An intimate biography of sculptor John Henry Waddell aired over the summer on KAET, Channel 8, and it got me to thinking about his enormous and perhaps overlooked contributions to public art in Arizona.
How many times have you walked by “Dance” outside the Herberger Theater and taken its presence for granted? Or have you seen his work at another public space perhaps, but not lingered long enough to read his name on the plaque and admire his trademark sinuous, nude figures?
I plead guilty, so I set out to capture photographically a few of his sculptures around Phoenix, and you can see them below.
Along with that, by way of small reparation for my lack of Waddell knowledge, here are nine things to appreciate about the 91-year-old artist:
1. For a time in the early 1960s, he ran the art education program at Arizona State College, later to become ASU.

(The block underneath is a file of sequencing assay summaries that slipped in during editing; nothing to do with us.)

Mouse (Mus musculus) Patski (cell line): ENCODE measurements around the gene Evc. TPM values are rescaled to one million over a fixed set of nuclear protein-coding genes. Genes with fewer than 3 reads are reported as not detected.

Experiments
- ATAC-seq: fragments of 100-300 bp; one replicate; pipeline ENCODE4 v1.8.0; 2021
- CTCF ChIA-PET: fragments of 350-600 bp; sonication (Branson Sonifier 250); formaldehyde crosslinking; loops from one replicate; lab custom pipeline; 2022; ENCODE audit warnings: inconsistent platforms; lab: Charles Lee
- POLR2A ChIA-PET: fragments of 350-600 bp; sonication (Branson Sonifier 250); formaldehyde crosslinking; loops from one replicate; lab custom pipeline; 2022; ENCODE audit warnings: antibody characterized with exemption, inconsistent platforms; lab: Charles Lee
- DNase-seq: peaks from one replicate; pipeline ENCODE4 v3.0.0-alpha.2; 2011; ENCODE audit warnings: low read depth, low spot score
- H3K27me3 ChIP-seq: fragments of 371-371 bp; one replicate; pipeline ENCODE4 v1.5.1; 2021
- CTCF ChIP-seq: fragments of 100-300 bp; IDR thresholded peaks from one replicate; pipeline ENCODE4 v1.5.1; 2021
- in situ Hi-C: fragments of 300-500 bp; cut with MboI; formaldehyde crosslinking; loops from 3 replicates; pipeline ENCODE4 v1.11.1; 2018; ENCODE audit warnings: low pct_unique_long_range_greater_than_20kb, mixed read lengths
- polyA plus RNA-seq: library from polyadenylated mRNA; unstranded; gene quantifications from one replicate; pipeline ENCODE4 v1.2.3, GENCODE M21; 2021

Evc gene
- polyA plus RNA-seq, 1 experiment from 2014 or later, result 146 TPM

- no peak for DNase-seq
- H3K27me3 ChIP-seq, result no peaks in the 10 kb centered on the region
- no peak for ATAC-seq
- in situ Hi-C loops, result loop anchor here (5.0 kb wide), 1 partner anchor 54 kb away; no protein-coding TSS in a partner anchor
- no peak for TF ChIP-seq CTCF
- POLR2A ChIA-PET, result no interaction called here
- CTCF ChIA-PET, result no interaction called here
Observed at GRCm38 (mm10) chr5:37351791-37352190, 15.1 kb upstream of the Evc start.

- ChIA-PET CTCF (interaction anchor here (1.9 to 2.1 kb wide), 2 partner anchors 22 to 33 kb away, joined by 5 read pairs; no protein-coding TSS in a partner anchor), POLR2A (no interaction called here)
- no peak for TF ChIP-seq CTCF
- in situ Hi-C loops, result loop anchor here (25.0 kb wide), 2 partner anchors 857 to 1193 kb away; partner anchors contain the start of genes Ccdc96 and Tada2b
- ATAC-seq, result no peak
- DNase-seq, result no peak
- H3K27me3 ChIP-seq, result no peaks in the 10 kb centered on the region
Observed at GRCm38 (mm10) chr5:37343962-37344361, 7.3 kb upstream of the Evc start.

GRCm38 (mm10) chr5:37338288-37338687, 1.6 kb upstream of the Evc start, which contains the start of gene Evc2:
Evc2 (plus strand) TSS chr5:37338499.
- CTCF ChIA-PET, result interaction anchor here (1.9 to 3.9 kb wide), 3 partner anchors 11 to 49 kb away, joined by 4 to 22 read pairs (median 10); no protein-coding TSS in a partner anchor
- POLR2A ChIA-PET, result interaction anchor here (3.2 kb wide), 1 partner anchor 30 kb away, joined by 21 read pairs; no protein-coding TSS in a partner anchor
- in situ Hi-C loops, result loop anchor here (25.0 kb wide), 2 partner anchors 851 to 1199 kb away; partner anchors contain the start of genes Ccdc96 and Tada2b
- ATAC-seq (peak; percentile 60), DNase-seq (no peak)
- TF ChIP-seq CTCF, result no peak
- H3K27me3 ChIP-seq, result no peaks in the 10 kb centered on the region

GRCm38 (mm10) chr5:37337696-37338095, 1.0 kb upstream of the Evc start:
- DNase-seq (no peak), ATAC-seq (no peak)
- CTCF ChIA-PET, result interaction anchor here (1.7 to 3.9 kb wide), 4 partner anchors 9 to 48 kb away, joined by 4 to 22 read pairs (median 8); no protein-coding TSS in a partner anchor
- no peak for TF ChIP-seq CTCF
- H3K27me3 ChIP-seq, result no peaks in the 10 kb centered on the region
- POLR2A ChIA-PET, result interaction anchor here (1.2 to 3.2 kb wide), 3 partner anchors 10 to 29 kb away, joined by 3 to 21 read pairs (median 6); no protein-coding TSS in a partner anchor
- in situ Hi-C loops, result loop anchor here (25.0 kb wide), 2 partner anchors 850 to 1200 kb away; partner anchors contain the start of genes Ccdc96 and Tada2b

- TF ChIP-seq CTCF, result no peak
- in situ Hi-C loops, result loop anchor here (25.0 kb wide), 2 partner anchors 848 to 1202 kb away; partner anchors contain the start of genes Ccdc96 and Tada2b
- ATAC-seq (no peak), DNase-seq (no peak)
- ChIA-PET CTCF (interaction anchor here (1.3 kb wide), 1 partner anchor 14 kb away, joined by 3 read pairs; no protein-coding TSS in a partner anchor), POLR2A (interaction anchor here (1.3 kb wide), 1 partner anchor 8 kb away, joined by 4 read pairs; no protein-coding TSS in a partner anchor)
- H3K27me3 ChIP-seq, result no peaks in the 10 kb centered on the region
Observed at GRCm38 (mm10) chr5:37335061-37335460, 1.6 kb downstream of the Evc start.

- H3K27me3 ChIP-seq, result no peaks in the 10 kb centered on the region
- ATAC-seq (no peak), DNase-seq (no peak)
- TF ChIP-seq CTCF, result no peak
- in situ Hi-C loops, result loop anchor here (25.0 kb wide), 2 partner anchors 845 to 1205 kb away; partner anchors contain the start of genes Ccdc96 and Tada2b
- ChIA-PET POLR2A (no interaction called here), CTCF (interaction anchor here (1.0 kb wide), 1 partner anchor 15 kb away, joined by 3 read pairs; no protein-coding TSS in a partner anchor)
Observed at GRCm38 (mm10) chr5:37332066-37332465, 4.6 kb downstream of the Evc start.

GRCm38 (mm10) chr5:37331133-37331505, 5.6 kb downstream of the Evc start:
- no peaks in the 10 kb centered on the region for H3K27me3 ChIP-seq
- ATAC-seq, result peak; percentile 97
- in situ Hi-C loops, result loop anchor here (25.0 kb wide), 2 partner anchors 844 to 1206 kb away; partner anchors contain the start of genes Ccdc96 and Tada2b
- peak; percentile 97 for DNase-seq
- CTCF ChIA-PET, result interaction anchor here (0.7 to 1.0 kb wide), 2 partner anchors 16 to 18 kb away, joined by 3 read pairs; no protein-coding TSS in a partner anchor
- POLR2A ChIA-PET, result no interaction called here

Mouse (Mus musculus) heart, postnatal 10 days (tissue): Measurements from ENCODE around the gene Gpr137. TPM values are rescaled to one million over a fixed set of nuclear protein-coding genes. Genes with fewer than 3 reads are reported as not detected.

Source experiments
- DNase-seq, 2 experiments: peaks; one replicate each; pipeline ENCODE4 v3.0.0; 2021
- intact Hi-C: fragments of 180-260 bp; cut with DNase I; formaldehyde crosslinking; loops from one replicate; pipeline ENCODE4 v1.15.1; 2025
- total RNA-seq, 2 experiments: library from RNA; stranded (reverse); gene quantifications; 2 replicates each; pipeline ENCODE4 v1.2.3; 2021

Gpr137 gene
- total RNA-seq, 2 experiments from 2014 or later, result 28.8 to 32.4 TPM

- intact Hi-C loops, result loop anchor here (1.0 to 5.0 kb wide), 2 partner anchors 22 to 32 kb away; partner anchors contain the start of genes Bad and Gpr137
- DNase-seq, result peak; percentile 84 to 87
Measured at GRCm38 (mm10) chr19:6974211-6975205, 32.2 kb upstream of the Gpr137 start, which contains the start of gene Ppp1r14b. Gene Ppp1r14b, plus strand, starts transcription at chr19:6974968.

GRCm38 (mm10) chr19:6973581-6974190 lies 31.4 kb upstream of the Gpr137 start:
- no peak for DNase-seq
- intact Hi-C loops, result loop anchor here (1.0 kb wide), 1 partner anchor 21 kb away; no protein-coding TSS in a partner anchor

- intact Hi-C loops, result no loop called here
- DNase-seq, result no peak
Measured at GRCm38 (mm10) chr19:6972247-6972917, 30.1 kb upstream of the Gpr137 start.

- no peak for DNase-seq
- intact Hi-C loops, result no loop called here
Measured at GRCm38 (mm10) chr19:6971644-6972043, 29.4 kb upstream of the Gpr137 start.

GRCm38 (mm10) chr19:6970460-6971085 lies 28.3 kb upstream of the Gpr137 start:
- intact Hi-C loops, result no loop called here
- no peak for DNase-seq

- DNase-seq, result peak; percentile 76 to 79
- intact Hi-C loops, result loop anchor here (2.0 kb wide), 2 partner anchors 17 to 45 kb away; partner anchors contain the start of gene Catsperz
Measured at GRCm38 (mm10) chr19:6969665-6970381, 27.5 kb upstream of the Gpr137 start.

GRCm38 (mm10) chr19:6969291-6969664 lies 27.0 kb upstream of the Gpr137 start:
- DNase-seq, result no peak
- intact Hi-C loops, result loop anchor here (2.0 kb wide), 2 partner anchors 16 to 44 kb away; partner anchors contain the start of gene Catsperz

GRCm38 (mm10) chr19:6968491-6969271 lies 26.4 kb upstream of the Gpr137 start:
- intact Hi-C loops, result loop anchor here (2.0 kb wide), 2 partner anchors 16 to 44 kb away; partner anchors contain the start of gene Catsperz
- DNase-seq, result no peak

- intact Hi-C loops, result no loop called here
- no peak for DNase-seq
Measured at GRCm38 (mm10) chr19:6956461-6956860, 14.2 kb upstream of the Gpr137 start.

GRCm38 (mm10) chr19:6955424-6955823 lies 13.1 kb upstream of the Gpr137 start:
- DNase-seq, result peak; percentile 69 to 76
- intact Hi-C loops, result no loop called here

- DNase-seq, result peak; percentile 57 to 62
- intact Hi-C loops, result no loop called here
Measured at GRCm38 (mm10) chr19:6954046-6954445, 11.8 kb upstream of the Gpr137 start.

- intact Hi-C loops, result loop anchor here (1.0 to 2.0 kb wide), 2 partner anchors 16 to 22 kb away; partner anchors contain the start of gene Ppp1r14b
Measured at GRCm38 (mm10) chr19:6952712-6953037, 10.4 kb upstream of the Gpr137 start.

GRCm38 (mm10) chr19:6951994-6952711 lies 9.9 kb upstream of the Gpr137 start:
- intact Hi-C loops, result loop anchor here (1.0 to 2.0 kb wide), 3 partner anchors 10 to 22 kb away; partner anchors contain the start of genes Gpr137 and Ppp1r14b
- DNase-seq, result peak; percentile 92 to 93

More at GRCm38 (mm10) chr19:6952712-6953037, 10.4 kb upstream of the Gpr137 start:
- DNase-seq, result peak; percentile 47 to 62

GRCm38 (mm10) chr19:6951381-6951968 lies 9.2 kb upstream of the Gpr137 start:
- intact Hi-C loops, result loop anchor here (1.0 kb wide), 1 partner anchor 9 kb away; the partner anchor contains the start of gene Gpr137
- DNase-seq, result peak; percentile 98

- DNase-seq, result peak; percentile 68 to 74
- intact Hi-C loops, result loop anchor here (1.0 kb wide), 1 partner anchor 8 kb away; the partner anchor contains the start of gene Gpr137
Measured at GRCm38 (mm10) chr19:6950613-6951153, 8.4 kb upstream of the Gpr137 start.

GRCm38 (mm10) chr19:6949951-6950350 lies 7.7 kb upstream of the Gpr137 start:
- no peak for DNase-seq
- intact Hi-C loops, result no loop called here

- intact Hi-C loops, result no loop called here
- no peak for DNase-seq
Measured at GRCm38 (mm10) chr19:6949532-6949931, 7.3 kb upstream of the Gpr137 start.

2. “Dance,” on view since 1974 at the Phoenix Civic Plaza and later moved to an equally visible location at the Herberger, helped establish the growing city’s commitment to public art. The work consists of 11 life-sized figures in graceful poses and one figure playing a flute.
3. He is internationally known for his piece “That Which Might Have Been: Birmingham 1963,” which was a labor of love and a tribute to the four innocent black girls who died in a Birmingham, Alabama, church bombing.
4. If the idealized figures in his work remind you of Greek sculpture, that is partly because he studied ancient art traditions while living in Greece.
5. He overcame the adversity of losing all his works in a 1984 fire at his rural Arizona studio. A smaller studio went up within 10 months, and Waddell resumed his work.
6. He also endured the misfortune of having his work stolen from the sculpture garden that overlooks his home. The sculptures ended up as scrap metal, but Waddell and his wife, Ruth, defied the thieves and recast the sculptures.
7. In the last few years he completed “Rising,” an ethereal wall relief of several standing and floating nude figures being gazed upon by a seated woman.
8. Apprentices from all over the world studied with Waddell at his Cornville studio.
9. In addition to his bronzes, Waddell created paintings and drawings.
Catch the Channel 8 special when it repeats, or carve out a bit of time to admire one of his public art pieces in town.